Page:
Length: 2.5 – 3 m (8 – 10’)
Weight: 180 – 350 kg (400 – 600lbs)
Population size in Canada: unknown
Population size in World: unknown, believed to be abundant
Conservation status in Canada: Not at Risk (COSEWIC)
Conservation status in World: Lower risk: least concern (IUCN)
Latin Name: Lagenorhynchus albirostris
Other Names: White-nosed dolphin, Squidhound, White-beaked porpoise
Suborder: Odontocete (Toothed Whale)
- up to 3 m in length
- large, robust dolphin
- one blowhole
- body mostly black to dark grey with white to light grey patches on the sides
- short, thick beak
- typically upper and lower lip (beak) is white
- prominent dorsal fin, tall & falcate with a broad base
- fast, powerful swimmers & may create a “rooster-tail”
- may lift whole body out of water when swimming at high speed
- may mix with other species
- group size 2-30 (less commonly 50 or more)
White-beaked dolphins are a robust dolphin, with overall dark colouration and lighter grey to white patches. The small, thick beak is usually light grey in colour, however this feature is variable. A light grey “saddle patch” is present behind the tall dorsal fin, and on the flanks. The belly is white. The maximum size is 3 m and 350 kg, males are normally larger than same-age females.
Births seem to occur in the summer throughout their range after a gestation of 10-11 months. Both females and males reach sexual maturity when about 2.5 m in length. The duration of lactation and other details of life history are unknown.
White-beaked dolphins are found throughout the north Atlantic, extending well into subarctic waters. The species seems to prefer coastal and nearshore waters. These dolphins are more common off Europe than North America. In Atlantic Canada, the species is common throughout the Gulf of St. Lawrence and off the coast of Labrador, as well as the Atlantic coast of Nova Scotia. White-beaked dolphins are less common in the Bay of Fundy.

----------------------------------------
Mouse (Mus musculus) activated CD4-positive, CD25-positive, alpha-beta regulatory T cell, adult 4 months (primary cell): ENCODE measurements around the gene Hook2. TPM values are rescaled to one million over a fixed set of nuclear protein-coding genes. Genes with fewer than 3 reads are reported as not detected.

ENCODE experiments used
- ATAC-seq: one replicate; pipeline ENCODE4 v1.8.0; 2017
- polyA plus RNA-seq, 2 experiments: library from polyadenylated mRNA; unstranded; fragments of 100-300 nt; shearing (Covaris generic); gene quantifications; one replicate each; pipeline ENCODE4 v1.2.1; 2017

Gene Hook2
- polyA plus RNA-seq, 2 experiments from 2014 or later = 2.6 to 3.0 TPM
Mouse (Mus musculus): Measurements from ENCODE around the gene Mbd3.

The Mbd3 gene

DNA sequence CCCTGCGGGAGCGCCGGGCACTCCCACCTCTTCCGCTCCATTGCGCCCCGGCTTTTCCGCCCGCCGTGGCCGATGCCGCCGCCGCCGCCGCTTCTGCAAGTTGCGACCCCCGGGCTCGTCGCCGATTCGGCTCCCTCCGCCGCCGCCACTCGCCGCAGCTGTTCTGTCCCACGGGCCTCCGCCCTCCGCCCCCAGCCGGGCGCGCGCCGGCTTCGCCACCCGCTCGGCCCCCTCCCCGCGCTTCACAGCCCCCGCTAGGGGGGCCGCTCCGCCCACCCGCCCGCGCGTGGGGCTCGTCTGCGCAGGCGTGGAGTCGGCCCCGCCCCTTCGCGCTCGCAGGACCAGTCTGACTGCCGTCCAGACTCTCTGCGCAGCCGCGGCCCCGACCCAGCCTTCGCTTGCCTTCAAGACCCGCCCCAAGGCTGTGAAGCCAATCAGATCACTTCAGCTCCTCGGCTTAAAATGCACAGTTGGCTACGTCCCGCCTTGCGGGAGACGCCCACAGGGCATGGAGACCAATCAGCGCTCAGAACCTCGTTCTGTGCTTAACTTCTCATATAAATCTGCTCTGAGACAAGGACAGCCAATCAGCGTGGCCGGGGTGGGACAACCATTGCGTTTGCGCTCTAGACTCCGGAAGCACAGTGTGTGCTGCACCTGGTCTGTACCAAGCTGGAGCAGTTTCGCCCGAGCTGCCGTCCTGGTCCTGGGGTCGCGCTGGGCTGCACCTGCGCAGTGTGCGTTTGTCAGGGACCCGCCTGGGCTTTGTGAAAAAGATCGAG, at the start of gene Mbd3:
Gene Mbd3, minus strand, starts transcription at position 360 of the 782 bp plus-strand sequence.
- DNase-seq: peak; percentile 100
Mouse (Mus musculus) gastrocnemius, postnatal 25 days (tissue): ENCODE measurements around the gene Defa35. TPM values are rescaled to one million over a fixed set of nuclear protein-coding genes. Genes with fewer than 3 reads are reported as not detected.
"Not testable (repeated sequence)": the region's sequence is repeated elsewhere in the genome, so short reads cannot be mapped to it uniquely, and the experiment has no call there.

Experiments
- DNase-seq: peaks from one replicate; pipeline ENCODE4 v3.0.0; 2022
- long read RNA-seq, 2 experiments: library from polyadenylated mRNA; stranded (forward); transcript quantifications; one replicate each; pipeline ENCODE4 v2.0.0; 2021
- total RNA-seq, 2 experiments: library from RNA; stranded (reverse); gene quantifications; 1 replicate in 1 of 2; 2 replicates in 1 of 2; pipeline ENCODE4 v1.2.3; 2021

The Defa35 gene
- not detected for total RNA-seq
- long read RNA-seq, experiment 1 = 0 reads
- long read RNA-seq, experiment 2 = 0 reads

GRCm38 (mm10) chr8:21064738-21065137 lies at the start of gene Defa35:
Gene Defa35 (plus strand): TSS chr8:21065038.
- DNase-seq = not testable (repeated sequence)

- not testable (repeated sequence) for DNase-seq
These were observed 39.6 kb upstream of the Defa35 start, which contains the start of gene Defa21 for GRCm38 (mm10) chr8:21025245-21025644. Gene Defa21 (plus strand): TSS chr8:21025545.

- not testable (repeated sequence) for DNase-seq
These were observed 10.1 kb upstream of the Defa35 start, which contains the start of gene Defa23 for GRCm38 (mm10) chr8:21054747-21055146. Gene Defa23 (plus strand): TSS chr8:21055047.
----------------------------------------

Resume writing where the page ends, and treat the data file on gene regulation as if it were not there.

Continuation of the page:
The diet of white-beaked dolphins appears to be relatively variable, consisting of a variety of fish and squid. Some sources report feeding on benthic invertebrates.
White-beaked dolphins, like other dolphin species, are highly social and are usually found in groups. Groups of 30 are common but occasionally much larger groups are observed. They will often approach boats and are known for spectacular aerial behaviour. In some areas they will form mixed groups with other dolphins (e.g., Atlantic white-sided dolphins). White-beaked dolphins are known for creating a “rooster tail splash” when swimming at high speeds, a characteristic splash created in front of the animal as they charge through the water.
The population size of this species is not known, however, it is generally believed to be abundant.
There is some harvesting of white-beaked dolphins off of Greenland. Animals are by-caught in trawl and gill net fisheries. Secondary effects from overfishing and acoustic pollution are likely harming this species.